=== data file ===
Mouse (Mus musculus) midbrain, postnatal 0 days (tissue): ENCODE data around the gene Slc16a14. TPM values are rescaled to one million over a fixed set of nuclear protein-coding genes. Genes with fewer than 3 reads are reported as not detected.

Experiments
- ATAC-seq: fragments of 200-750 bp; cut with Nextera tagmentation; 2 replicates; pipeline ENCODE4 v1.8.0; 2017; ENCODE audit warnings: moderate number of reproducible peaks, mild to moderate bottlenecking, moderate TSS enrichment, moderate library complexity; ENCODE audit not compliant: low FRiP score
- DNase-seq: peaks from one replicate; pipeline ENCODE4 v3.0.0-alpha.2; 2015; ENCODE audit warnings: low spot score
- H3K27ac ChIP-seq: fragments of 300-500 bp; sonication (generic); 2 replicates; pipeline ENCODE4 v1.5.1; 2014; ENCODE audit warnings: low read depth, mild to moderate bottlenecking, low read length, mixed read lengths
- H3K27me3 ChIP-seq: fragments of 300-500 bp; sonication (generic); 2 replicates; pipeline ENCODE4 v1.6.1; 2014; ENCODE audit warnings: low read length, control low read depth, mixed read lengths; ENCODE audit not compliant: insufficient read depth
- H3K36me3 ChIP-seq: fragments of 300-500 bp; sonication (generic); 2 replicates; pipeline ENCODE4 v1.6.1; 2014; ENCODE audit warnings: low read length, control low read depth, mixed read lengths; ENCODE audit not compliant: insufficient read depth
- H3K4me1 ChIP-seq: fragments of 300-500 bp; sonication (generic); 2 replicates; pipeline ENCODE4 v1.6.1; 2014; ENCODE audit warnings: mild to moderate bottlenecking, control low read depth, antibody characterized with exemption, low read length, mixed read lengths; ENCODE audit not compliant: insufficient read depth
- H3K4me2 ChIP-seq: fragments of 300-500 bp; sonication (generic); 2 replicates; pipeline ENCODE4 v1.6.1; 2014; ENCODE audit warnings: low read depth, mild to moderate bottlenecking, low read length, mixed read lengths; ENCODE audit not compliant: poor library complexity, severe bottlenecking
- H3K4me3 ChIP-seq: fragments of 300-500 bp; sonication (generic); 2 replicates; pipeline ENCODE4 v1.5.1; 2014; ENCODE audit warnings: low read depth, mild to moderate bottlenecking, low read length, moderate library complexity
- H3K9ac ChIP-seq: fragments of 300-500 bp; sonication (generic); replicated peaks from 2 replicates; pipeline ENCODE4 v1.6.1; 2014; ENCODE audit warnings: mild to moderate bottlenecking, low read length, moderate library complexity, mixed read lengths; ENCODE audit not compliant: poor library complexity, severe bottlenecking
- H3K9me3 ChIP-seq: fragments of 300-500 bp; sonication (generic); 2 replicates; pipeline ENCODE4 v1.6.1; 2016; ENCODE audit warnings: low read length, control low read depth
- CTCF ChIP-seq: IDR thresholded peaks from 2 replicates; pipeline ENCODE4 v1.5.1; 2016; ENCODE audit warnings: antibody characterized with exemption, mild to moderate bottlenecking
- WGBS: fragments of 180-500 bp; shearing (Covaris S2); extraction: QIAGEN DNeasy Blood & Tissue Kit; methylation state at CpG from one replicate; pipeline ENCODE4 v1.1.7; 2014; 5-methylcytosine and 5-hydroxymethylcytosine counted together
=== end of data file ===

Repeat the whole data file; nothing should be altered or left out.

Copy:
Mouse (Mus musculus) midbrain, postnatal 0 days (tissue): ENCODE data around the gene Slc16a14. TPM values are rescaled to one million over a fixed set of nuclear protein-coding genes. Genes with fewer than 3 reads are reported as not detected.

Experiments
- ATAC-seq: fragments of 200-750 bp; cut with Nextera tagmentation; 2 replicates; pipeline ENCODE4 v1.8.0; 2017; ENCODE audit warnings: moderate number of reproducible peaks, mild to moderate bottlenecking, moderate TSS enrichment, moderate library complexity; ENCODE audit not compliant: low FRiP score
- DNase-seq: peaks from one replicate; pipeline ENCODE4 v3.0.0-alpha.2; 2015; ENCODE audit warnings: low spot score
- H3K27ac ChIP-seq: fragments of 300-500 bp; sonication (generic); 2 replicates; pipeline ENCODE4 v1.5.1; 2014; ENCODE audit warnings: low read depth, mild to moderate bottlenecking, low read length, mixed read lengths
- H3K27me3 ChIP-seq: fragments of 300-500 bp; sonication (generic); 2 replicates; pipeline ENCODE4 v1.6.1; 2014; ENCODE audit warnings: low read length, control low read depth, mixed read lengths; ENCODE audit not compliant: insufficient read depth
- H3K36me3 ChIP-seq: fragments of 300-500 bp; sonication (generic); 2 replicates; pipeline ENCODE4 v1.6.1; 2014; ENCODE audit warnings: low read length, control low read depth, mixed read lengths; ENCODE audit not compliant: insufficient read depth
- H3K4me1 ChIP-seq: fragments of 300-500 bp; sonication (generic); 2 replicates; pipeline ENCODE4 v1.6.1; 2014; ENCODE audit warnings: mild to moderate bottlenecking, control low read depth, antibody characterized with exemption, low read length, mixed read lengths; ENCODE audit not compliant: insufficient read depth
- H3K4me2 ChIP-seq: fragments of 300-500 bp; sonication (generic); 2 replicates; pipeline ENCODE4 v1.6.1; 2014; ENCODE audit warnings: low read depth, mild to moderate bottlenecking, low read length, mixed read lengths; ENCODE audit not compliant: poor library complexity, severe bottlenecking
- H3K4me3 ChIP-seq: fragments of 300-500 bp; sonication (generic); 2 replicates; pipeline ENCODE4 v1.5.1; 2014; ENCODE audit warnings: low read depth, mild to moderate bottlenecking, low read length, moderate library complexity
- H3K9ac ChIP-seq: fragments of 300-500 bp; sonication (generic); replicated peaks from 2 replicates; pipeline ENCODE4 v1.6.1; 2014; ENCODE audit warnings: mild to moderate bottlenecking, low read length, moderate library complexity, mixed read lengths; ENCODE audit not compliant: poor library complexity, severe bottlenecking
- H3K9me3 ChIP-seq: fragments of 300-500 bp; sonication (generic); 2 replicates; pipeline ENCODE4 v1.6.1; 2016; ENCODE audit warnings: low read length, control low read depth
- CTCF ChIP-seq: IDR thresholded peaks from 2 replicates; pipeline ENCODE4 v1.5.1; 2016; ENCODE audit warnings: antibody characterized with exemption, mild to moderate bottlenecking
- WGBS: fragments of 180-500 bp; shearing (Covaris S2); extraction: QIAGEN DNeasy Blood & Tissue Kit; methylation state at CpG from one replicate; pipeline ENCODE4 v1.1.7; 2014; 5-methylcytosine and 5-hydroxymethylcytosine counted together